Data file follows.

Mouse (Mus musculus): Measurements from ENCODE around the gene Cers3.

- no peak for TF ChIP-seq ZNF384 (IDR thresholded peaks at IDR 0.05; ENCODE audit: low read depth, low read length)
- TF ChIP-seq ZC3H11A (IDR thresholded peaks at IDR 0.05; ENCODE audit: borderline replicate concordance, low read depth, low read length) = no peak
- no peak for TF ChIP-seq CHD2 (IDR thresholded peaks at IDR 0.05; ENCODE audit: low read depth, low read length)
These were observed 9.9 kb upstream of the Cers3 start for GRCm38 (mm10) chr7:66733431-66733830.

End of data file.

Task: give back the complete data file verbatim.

Mouse (Mus musculus): Measurements from ENCODE around the gene Cers3.

- no peak for TF ChIP-seq ZNF384 (IDR thresholded peaks at IDR 0.05; ENCODE audit: low read depth, low read length)
- TF ChIP-seq ZC3H11A (IDR thresholded peaks at IDR 0.05; ENCODE audit: borderline replicate concordance, low read depth, low read length) = no peak
- no peak for TF ChIP-seq CHD2 (IDR thresholded peaks at IDR 0.05; ENCODE audit: low read depth, low read length)
These were observed 9.9 kb upstream of the Cers3 start for GRCm38 (mm10) chr7:66733431-66733830.